National Organization for Marriage Seeks to Put New York in Line with the Constitution

James Madison Center for Free Speech
1 South 6th Street
Terre Haute, IN 47807

Monday, September 27, 2010
Contact: James Bopp, Jr.
Phone: 812-232-2434; Fax 812-235-3685

National Organization for Marriage Seeks to Put New York in Line with the Constitution

National Organization for Marriage (“NOM”) has filed a constitutional challenge in Federal Court to New York s Election Law. NOM desires to raise awareness of critical issues that otherwise may go undetected by most but that would be relevant information to many. Specifically, NOM desires to run television and radio ads, send out mailers, and post these items to its website. New York law, however, restricts the rights of groups such as NOM from having their voice heard in the midst of relevant discussions in society concerning these critical issues.

New York cannot completely ban NOM from speaking as the Constitution protects the Freedom of Speech. However, New York still silences speech by labeling NOM as a “Political Committee,” which label imposes layer after layer of burdens on NOM and similar groups that wish to exercise their constitutional rights to speak. New York has added so many layers of rules to follow and hoops to jump through that many groups, such as NOM, are dissuaded from even trying to comply. By imposing so many rules that carry the possibility of criminal punishment for failures to follow remote provisions of the rules, New York has essentially become like the grinning playground bully taunting “Speak if you dare.”

NOM sees through the effects of New York’s laws that silence speech and has decided to confront the issue head on. NOM is fighting these restrictions and threats of penalties by seeking to have these rules declared unconstitutional as undue burdens on the Freedom of Speech. In essence, NOM seeks to free itself of the “Political Committee” label and its attendant regulations and rules that stick with it. NOM simply seeks the ability to communicate as freely as any other person in the United States.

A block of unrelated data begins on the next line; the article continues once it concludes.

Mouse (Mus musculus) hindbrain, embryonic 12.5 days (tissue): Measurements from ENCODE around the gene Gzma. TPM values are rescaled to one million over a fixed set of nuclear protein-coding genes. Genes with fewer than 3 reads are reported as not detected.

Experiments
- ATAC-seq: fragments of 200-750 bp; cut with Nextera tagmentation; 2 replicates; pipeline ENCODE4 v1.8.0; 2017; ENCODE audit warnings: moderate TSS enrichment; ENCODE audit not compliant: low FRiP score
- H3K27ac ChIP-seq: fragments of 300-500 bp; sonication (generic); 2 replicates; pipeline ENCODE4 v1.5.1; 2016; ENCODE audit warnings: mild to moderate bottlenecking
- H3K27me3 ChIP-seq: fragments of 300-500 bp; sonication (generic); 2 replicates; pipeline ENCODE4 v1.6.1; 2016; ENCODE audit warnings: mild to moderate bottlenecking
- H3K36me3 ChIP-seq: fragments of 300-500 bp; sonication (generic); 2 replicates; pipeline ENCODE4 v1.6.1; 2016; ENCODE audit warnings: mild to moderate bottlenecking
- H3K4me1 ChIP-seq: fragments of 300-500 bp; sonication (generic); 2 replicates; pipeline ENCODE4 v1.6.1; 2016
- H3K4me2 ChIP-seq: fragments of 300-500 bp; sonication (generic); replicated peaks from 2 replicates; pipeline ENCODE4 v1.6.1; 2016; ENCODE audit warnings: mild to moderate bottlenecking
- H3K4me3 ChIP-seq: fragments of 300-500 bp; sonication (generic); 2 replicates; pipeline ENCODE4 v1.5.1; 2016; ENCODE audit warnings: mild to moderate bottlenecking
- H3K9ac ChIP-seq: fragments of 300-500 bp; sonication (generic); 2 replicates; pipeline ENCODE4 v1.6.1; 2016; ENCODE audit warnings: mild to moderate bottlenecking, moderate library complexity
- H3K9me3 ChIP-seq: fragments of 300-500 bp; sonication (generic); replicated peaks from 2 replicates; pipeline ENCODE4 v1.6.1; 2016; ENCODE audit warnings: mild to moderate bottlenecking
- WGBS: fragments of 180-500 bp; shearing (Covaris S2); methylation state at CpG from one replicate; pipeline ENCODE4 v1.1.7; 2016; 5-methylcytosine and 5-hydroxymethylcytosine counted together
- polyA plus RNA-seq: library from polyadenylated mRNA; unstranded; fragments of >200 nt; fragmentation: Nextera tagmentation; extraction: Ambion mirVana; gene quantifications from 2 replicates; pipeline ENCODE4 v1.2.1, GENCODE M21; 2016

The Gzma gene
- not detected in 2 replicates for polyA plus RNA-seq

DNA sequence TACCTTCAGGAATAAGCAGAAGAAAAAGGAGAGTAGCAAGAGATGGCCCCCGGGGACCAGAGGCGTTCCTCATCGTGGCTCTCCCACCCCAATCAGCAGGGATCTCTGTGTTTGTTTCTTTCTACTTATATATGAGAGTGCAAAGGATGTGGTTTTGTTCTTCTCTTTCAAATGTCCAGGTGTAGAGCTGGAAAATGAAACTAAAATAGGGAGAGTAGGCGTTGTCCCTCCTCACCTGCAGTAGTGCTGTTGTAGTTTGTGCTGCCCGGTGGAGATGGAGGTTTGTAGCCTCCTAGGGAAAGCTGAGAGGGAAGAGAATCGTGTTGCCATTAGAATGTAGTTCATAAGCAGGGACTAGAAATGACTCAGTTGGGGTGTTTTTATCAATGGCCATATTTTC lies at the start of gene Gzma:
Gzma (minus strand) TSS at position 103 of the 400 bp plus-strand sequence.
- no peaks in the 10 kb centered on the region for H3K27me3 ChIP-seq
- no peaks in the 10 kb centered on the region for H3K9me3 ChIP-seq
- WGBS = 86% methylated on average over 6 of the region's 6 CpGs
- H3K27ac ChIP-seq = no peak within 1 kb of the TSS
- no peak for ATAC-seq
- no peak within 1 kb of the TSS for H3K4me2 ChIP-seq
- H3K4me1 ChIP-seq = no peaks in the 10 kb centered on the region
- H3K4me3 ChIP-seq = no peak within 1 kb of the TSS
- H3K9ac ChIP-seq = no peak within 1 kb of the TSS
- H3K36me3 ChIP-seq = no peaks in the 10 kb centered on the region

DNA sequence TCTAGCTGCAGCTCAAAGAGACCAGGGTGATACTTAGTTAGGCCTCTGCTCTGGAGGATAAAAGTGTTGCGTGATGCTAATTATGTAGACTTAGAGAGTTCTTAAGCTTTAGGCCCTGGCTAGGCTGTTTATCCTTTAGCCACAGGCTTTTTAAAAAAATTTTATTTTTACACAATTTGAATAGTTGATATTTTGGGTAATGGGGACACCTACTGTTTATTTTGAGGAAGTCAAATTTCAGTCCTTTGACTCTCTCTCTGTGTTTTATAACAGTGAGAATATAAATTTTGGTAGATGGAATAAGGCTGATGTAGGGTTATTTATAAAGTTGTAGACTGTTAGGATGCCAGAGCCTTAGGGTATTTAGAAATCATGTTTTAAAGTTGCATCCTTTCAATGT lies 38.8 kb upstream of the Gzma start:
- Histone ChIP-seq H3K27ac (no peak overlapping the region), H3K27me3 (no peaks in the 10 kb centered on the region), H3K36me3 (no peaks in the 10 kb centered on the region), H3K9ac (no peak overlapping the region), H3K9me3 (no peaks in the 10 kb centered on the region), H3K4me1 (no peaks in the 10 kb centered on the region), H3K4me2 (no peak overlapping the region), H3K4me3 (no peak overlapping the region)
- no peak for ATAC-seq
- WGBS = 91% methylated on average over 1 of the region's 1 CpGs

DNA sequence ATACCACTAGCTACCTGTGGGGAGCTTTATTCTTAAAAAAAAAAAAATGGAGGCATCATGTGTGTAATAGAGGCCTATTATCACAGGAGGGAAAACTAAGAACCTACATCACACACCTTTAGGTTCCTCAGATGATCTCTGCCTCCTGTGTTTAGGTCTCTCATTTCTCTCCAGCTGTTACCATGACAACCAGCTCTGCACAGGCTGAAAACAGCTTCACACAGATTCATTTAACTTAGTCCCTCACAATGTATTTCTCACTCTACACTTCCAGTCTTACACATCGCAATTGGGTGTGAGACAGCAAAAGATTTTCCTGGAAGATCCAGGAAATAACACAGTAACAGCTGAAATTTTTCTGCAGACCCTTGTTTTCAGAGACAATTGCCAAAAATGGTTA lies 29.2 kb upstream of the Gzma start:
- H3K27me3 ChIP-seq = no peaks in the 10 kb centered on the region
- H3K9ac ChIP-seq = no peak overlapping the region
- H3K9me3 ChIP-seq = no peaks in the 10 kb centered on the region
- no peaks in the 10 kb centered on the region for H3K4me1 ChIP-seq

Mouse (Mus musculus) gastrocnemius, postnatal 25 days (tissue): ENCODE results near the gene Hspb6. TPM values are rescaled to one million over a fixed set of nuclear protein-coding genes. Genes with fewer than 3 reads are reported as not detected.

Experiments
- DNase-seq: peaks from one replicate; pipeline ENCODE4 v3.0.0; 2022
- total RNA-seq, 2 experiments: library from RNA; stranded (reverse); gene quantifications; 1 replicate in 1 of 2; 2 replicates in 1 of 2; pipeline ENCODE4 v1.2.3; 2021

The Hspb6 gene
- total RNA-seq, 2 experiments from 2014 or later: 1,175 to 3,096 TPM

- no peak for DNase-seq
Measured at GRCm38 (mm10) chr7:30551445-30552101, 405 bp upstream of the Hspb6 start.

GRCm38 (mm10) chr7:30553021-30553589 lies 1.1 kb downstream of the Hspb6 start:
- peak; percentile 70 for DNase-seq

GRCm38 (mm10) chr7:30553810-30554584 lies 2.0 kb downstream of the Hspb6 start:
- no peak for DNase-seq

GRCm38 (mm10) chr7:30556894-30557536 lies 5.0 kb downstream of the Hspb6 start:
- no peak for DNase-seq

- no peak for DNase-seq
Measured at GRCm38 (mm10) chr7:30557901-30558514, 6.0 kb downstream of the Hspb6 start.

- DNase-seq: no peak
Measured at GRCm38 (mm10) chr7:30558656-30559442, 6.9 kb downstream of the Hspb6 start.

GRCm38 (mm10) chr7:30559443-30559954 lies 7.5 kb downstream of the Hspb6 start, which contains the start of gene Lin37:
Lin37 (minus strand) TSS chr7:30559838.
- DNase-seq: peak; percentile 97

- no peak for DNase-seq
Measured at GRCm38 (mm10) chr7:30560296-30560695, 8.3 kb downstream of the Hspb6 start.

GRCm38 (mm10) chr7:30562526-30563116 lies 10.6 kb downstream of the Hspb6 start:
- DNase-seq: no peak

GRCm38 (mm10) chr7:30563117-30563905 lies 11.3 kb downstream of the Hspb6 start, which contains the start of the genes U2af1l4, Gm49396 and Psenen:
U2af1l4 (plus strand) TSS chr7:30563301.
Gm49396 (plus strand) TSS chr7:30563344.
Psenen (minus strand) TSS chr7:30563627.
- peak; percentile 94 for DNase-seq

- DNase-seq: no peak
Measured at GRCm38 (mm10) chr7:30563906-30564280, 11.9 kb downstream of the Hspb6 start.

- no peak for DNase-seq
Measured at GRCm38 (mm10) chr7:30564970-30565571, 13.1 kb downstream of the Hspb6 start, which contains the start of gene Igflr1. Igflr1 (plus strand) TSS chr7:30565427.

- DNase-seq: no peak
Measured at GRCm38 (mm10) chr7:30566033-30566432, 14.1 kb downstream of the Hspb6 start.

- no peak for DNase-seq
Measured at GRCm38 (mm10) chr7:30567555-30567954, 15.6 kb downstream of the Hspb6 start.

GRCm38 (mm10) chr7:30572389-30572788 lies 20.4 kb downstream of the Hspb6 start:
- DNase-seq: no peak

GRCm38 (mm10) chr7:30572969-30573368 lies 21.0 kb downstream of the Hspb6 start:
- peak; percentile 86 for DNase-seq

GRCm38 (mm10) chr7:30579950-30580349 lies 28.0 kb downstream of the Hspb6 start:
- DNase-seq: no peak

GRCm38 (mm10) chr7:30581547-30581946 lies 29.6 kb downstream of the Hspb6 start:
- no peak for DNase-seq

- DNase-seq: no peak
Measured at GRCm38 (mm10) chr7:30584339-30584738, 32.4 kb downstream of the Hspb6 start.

James Bopp, Jr., the lead attorney representing NOM and head counsel for the James Madison Center, is determined to assist in exposing the true effects of these laws and putting New York in line with the Constitution. “New York has violated the Constitution,” he says, “and it is up to concerned citizens to take a stand and declare that enough is enough. NOM has done just that, and is courageously standing up to protect the values at the heart of our Constitution, values essential to maintaining a free country.”

The case is titled National Organization for Marriage, Inc. v. Walsh, and is in the U.S. District Court for the Western District of New York. A copy of the filings are available at the James Madison Center’s website
James Bopp, Jr. has a national campaign finance and election law practice with Bopp, Coleson & Bostrom. He is General Counsel for the James Madison Center for Free Speech.